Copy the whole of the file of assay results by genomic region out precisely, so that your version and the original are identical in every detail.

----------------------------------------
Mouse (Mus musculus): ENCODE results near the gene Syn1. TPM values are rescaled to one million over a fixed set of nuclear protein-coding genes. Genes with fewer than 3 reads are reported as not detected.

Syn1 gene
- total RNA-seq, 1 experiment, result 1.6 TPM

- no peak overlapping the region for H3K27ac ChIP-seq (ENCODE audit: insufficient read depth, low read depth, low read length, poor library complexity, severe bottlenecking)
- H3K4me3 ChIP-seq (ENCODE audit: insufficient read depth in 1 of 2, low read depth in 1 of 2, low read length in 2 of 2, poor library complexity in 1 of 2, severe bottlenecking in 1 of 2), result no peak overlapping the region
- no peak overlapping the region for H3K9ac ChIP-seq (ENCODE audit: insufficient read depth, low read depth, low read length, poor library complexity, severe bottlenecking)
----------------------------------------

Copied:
Mouse (Mus musculus): ENCODE results near the gene Syn1. TPM values are rescaled to one million over a fixed set of nuclear protein-coding genes. Genes with fewer than 3 reads are reported as not detected.

Syn1 gene
- total RNA-seq, 1 experiment, result 1.6 TPM

- no peak overlapping the region for H3K27ac ChIP-seq (ENCODE audit: insufficient read depth, low read depth, low read length, poor library complexity, severe bottlenecking)
- H3K4me3 ChIP-seq (ENCODE audit: insufficient read depth in 1 of 2, low read depth in 1 of 2, low read length in 2 of 2, poor library complexity in 1 of 2, severe bottlenecking in 1 of 2), result no peak overlapping the region
- no peak overlapping the region for H3K9ac ChIP-seq (ENCODE audit: insufficient read depth, low read depth, low read length, poor library complexity, severe bottlenecking)